Work of Oleg Shuplyak
Oleg Shuplyak is one of the few artists in Ukraine painting optical illusions. The artist himself says that his are "pictures with double meaning." His style is very distinctive. He paints imagery of villages, houses and portraits of many famous people. Shuplyak says he never thought his pictures would be treated as anything special. "These double-meaning works are kind of a hobby for me," he says. His main specialty is post-modern art, and he's a frequent participant of exhibitions featuring this style of works. Yet Shuplyak's optical illusions have become an Internet hit as hundreds of his works have made it into many websites and into social networks. Huffington Post and Daily Mail ran stories and online galleries of his pictures.
His Ukrainian colleagues don't know much about his works, however. His pictures rarely sell for more than $500 and are critizied by local art critics. "There were many outstanding artists who worked in this genre: Italy's [Giuseppe] Arcimboldo, Spain's [Salvador] Dali," he says. "I have always been fascinated by such works, and dreamed to try it myself." Shuplyak claims to have found his own formula, which is "very simple." Unlike other famous artists who have worked in this genre, he composes his images in his head, without arranging and rearranging still objects to take inspiration from.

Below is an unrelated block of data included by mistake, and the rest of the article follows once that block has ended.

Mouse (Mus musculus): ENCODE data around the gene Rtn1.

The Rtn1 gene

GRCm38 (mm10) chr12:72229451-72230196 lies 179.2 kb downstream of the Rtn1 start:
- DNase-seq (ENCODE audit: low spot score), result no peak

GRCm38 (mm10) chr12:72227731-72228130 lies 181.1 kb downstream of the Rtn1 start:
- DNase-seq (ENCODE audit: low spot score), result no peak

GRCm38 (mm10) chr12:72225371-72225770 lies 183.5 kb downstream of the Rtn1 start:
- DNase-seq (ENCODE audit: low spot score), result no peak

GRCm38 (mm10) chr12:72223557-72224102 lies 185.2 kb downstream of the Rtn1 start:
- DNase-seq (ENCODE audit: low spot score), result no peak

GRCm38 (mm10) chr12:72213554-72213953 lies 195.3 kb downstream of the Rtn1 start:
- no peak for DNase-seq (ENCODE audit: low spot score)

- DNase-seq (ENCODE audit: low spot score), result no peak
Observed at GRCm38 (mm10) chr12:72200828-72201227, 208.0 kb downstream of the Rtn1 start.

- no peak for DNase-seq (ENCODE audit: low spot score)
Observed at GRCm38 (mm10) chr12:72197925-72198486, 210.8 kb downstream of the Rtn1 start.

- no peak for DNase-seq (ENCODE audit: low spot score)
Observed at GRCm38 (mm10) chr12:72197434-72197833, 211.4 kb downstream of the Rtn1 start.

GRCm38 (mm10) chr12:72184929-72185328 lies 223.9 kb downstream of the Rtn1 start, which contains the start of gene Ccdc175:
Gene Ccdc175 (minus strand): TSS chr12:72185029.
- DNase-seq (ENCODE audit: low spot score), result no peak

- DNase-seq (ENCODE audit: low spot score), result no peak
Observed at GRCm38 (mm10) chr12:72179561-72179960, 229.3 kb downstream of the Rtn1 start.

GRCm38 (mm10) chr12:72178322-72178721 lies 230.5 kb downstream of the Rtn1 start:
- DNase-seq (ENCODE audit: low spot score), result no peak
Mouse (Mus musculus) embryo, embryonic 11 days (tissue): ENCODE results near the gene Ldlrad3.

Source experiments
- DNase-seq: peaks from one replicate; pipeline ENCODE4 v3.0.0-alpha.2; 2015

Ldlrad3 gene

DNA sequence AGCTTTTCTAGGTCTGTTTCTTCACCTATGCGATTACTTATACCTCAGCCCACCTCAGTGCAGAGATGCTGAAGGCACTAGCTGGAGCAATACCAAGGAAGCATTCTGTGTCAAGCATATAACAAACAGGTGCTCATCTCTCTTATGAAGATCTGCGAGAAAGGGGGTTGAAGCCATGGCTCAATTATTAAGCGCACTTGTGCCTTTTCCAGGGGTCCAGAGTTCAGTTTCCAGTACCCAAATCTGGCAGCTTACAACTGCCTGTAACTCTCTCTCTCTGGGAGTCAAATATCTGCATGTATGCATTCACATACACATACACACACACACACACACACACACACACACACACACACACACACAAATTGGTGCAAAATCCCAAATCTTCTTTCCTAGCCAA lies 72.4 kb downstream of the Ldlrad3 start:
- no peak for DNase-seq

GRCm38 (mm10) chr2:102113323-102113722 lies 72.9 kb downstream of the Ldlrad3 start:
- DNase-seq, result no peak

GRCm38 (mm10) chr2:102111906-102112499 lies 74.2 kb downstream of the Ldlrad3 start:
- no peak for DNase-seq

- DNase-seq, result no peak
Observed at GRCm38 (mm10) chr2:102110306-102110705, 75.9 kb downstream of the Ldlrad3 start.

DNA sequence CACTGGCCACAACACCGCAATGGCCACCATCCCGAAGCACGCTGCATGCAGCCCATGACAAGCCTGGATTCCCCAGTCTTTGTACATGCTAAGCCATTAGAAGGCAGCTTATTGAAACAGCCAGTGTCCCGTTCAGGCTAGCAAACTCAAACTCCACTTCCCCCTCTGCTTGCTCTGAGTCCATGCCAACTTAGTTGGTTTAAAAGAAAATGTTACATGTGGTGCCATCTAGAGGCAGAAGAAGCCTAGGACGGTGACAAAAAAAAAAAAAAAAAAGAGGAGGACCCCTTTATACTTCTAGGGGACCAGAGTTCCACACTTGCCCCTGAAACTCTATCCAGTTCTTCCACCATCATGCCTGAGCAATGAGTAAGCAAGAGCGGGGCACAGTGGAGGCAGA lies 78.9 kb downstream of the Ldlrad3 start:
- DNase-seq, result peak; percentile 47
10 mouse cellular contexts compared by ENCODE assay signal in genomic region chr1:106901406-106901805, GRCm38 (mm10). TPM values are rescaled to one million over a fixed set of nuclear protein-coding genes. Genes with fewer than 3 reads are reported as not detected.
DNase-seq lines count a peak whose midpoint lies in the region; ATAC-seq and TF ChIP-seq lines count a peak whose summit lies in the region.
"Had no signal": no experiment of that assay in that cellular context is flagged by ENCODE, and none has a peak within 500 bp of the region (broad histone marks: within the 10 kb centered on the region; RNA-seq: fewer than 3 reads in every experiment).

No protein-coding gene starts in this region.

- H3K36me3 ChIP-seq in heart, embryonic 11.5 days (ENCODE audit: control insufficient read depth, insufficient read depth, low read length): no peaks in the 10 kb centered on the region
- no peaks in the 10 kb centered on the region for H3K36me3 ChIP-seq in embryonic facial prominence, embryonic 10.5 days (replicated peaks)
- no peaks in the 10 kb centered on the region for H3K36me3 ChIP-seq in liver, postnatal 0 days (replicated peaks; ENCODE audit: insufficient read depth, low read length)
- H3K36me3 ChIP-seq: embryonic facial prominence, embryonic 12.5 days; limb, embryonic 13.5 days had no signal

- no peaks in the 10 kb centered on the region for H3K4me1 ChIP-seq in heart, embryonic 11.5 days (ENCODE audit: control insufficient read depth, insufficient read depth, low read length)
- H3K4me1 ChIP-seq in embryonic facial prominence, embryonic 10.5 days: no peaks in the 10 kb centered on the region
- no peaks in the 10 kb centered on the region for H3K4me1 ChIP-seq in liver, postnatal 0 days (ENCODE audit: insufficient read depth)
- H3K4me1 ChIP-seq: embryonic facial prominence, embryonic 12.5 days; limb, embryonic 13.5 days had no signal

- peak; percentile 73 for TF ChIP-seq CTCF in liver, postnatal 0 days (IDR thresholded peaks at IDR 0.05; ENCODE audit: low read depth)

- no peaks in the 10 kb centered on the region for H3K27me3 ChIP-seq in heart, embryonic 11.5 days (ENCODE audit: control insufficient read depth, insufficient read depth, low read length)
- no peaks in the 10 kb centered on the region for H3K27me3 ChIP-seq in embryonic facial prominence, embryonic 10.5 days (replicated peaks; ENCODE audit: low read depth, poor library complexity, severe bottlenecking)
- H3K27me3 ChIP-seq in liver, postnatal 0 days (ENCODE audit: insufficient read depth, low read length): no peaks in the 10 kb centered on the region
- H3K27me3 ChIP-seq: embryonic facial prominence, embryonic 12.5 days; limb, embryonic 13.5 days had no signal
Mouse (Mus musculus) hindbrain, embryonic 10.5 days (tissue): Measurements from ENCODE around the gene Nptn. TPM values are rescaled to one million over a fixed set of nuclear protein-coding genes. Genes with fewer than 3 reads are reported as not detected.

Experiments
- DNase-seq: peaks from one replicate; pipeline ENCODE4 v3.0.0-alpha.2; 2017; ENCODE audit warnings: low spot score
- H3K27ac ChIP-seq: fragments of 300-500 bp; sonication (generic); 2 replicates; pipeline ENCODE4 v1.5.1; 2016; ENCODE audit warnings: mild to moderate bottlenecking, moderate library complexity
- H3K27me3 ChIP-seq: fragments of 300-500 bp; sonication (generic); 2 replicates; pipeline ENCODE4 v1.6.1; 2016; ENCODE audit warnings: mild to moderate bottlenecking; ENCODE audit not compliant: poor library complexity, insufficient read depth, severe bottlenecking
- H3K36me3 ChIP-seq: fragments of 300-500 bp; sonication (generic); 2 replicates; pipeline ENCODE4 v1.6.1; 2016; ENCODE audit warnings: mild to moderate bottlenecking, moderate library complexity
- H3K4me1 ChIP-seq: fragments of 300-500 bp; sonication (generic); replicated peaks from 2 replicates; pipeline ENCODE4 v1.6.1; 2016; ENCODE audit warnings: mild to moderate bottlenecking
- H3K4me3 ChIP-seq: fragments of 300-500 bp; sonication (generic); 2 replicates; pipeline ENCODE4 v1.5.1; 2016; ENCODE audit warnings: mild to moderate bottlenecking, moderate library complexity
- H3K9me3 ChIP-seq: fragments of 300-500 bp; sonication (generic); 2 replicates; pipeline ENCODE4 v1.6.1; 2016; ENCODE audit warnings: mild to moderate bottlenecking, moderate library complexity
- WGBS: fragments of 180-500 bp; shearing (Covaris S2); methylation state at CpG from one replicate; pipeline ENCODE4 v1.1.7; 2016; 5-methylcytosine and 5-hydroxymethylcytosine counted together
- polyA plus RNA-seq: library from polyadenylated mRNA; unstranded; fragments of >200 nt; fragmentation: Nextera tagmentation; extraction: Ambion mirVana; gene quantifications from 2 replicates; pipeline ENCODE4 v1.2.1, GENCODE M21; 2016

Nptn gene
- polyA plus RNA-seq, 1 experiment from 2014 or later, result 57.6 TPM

His first picture was inspired by Ukraine's independence. "Everyone was so inspired by it, including me," he recalls. He based his first work on two classical Ukrainian images – a musician playing his kobza, the traditional instrument, in the village of Taras Shevchenko, and the portrait of the latter. Since then he has created several variations on the Shevchenko theme, but never to a customer's order. He says working on someone's commission is pretty typical for artists. He still thinks of his pictures with optical illusions as "a fun hobby in surrealist style", even though he understands that it is something new for Ukraine.
"When I wake up I have no idea what I can create today. I live free and creative and this gives me major happiness," he says.